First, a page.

Mutable Default Function Arguments


Imad Dabbura


September 14, 2022

Using None for default argument values is especially important when the arguments are mutable. If for example we used an empty list as the default value, it would be shared by all the calls to the function.

This happens because a function gets evaluated once per module load after the program starts up. As a result, default argument value is evaluated only once. This can cause odd behaviors for dynamic values (such as {}, [], or Therefore:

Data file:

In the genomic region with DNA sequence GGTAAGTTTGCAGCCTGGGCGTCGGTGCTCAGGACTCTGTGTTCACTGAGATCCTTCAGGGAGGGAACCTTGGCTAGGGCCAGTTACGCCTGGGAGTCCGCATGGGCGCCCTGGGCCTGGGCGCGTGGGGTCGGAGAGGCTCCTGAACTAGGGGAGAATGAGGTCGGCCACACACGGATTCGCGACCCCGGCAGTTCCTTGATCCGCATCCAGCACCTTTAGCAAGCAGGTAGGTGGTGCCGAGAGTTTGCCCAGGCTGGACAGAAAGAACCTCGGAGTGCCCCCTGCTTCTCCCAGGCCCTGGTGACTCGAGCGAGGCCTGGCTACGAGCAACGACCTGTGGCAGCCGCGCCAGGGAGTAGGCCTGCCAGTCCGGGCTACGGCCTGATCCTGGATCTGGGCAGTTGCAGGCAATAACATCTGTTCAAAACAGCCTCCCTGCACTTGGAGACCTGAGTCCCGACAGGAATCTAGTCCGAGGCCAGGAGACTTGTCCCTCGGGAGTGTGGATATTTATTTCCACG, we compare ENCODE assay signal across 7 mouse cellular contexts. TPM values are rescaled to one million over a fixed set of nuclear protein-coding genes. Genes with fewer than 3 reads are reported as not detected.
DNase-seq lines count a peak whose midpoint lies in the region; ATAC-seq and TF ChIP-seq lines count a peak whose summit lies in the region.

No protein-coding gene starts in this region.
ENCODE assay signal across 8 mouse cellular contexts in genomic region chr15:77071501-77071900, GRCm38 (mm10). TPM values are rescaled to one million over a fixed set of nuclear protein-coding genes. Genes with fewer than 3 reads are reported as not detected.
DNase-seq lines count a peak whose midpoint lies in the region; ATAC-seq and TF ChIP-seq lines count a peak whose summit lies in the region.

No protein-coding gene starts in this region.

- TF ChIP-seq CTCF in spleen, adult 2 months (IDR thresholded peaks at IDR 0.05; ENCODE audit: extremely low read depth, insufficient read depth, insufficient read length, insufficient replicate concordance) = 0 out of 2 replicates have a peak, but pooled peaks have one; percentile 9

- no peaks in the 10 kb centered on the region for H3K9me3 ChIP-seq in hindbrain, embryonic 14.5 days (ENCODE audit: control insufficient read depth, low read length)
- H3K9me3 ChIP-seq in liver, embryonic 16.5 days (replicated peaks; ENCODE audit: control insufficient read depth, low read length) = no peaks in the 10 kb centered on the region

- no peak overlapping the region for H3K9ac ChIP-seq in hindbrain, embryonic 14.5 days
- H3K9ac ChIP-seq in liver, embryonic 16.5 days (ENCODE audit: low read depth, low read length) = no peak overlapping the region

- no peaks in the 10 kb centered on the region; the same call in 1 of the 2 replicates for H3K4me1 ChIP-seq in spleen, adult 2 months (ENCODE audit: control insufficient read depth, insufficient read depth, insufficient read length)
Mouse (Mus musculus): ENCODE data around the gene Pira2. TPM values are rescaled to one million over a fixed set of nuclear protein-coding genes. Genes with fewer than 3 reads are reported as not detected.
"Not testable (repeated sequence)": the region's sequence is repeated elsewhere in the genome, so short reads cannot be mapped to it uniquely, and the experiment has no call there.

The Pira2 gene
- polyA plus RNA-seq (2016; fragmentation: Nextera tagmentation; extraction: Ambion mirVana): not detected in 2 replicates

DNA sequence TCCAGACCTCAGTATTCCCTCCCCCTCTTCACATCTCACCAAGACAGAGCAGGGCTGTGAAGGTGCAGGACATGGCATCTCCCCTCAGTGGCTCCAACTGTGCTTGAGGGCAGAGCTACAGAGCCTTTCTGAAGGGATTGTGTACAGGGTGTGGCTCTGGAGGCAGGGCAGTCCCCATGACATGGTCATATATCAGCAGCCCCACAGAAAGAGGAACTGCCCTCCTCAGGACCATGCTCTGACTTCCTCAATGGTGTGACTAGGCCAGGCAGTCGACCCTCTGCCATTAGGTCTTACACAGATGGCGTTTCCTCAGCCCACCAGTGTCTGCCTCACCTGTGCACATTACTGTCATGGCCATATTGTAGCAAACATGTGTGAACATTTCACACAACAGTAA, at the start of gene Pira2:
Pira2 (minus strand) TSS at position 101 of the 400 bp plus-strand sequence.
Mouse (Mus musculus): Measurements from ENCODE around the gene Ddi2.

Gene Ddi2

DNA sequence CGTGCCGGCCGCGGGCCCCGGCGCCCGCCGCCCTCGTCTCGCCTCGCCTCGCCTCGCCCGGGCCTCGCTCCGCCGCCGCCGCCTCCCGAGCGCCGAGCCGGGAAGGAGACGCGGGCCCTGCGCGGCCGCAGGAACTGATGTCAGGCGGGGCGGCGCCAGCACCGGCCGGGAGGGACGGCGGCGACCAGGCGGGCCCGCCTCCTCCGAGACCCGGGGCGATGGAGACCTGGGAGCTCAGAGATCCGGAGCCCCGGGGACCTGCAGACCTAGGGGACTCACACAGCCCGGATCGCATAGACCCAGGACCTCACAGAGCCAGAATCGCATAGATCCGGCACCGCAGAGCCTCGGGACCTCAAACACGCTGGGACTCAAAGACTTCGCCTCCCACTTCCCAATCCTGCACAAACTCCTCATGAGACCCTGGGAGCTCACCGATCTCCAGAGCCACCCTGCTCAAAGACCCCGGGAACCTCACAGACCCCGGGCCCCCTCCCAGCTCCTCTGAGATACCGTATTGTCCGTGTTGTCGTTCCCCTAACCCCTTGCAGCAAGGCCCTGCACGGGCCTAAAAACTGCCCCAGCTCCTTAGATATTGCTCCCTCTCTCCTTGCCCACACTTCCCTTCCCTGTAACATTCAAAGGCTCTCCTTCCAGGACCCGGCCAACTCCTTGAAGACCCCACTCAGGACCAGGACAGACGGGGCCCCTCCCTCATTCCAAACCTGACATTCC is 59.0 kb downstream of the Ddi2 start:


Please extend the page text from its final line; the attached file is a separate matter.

def func(y=[]):
    print(id(y), y)

# The following two call will use the same object for the default arg
func() #=> 140511381181056 ['test']
func() #=> 140511381181056 ['test', 'test']

# Notice how the argument is a different object
func([]) #=> 140511380870592 ['another', 'test']